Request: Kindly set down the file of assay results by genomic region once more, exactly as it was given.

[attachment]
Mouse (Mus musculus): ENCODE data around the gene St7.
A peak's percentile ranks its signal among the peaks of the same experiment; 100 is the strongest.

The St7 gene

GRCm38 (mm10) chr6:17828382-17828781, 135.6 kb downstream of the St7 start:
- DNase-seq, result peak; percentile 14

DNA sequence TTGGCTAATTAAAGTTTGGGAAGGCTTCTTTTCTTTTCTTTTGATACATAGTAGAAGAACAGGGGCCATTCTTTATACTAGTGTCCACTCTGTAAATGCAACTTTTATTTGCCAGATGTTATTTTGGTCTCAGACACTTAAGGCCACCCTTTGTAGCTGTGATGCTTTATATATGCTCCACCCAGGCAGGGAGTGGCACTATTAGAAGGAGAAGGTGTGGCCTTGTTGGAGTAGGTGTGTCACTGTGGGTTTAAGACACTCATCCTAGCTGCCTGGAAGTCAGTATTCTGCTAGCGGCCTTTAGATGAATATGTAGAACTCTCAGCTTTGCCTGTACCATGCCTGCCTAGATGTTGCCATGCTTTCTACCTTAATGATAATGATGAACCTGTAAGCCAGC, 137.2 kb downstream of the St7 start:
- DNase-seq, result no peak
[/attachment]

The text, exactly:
Mouse (Mus musculus): ENCODE data around the gene St7.
A peak's percentile ranks its signal among the peaks of the same experiment; 100 is the strongest.

The St7 gene

GRCm38 (mm10) chr6:17828382-17828781, 135.6 kb downstream of the St7 start:
- DNase-seq, result peak; percentile 14

DNA sequence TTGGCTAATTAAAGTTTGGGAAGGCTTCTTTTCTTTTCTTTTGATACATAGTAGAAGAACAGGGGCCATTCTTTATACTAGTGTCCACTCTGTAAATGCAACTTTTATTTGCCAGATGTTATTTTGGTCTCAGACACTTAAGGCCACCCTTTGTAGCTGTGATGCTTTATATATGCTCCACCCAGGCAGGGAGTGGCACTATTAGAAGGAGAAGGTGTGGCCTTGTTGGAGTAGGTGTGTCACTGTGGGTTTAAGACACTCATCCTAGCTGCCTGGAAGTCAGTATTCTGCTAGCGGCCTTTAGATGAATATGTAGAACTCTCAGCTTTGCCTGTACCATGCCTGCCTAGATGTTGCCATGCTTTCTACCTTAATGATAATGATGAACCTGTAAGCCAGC, 137.2 kb downstream of the St7 start:
- DNase-seq, result no peak